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Diet of dominant demersal fish species in the Baltic Sea: is flounder stealing benthic food from cod?

Kevin Haase, Alessandro Orio, Joanna Pawlak, Marzenna Pachur, Michele Casini*

*Corresponding author:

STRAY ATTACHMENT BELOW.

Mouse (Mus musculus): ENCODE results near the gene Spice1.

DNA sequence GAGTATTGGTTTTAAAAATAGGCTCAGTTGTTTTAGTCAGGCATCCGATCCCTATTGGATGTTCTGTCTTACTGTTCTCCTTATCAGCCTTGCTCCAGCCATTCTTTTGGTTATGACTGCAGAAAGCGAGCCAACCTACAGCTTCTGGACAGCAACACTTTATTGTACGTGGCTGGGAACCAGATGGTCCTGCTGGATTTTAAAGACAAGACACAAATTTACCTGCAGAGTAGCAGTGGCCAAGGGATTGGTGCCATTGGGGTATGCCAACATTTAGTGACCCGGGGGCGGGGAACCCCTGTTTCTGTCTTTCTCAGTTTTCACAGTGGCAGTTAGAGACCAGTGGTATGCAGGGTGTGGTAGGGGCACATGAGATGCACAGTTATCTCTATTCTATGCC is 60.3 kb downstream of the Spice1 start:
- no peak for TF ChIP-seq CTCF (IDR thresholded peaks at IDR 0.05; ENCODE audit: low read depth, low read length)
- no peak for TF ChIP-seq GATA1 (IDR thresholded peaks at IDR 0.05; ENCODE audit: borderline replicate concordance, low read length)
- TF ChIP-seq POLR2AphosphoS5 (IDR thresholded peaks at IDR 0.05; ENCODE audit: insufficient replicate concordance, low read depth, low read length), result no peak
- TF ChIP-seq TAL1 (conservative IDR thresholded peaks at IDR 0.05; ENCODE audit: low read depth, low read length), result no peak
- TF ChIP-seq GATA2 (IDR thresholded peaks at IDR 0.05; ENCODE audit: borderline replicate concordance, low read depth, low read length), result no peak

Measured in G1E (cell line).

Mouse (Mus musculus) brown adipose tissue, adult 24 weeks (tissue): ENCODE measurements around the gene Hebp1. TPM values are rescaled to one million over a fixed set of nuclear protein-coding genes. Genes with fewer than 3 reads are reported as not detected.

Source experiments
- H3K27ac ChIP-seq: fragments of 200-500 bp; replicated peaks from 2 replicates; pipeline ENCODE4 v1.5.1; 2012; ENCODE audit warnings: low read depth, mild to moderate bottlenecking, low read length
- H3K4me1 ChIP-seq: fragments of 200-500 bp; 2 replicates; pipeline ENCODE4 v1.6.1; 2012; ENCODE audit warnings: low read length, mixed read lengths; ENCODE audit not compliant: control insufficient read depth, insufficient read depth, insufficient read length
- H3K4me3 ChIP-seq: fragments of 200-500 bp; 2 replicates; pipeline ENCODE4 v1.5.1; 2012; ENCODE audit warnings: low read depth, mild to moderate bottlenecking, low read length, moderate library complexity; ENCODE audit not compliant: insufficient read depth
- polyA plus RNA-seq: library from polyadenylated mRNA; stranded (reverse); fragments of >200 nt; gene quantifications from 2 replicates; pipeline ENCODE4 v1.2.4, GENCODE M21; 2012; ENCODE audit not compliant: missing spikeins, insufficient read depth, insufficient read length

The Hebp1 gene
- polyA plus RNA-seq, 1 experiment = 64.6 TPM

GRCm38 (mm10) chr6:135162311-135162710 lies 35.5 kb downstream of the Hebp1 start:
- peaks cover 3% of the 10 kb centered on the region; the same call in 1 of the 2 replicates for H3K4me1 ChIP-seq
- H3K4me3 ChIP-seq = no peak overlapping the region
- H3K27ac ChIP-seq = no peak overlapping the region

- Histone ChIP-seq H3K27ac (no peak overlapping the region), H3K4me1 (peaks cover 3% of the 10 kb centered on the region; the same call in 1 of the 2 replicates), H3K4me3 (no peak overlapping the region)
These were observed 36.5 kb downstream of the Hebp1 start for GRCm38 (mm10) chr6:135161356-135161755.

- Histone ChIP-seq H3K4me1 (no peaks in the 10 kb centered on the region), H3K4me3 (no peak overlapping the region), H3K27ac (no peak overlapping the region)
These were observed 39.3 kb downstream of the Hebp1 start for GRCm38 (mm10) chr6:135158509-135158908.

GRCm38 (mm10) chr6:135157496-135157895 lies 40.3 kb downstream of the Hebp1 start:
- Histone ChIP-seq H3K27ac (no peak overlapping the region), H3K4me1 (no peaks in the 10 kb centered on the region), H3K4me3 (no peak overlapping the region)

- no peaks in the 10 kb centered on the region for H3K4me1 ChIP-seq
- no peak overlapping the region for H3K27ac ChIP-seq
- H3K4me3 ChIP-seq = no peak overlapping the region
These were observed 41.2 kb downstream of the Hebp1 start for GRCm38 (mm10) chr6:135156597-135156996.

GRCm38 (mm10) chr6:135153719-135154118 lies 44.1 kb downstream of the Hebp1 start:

ABSTRACT: Knowledge about ecological interactions between species is of paramount importance in ecology and ecosystem-based fisheries management. To understand species interactions, studies of feeding habits are required. In the Baltic Sea, there is good knowledge of the diet of cod, but little is known about the diet of the second most abundant demersal fish, the flounder. In this study the diets of cod and flounder were for the first time investigated using stomach content data collected simultaneously in 2015-2017 over a large offshore area of the southern Baltic Sea. The diet of flounder was relatively constant between sizes and seasons and dominated by benthos with especially a high proportion in weight of the benthic isopod Saduria entomon. The diet of cod differed between seasons and showed an ontogenetic shift with a relative decrease of benthic prey and an increase of fish prey with size. Historic diet data of cod were used to explore cod diet changes over time, revealing a shift from a specialized to generalist feeding mode paralleled by a large relative decline in benthic prey and especially in S. entomon. Flounder populations have increased in the past two decades in the study area and therefore we hypothesized that flounder has deprived cod of important benthic resources through competition. This competition could be exacerbated by the low benthic prey productivity due to increased hypoxia, contributing to explain the current poor status of the Eastern Baltic cod. The results of this study point to the importance of including flounder in multispecies end ecosystem models.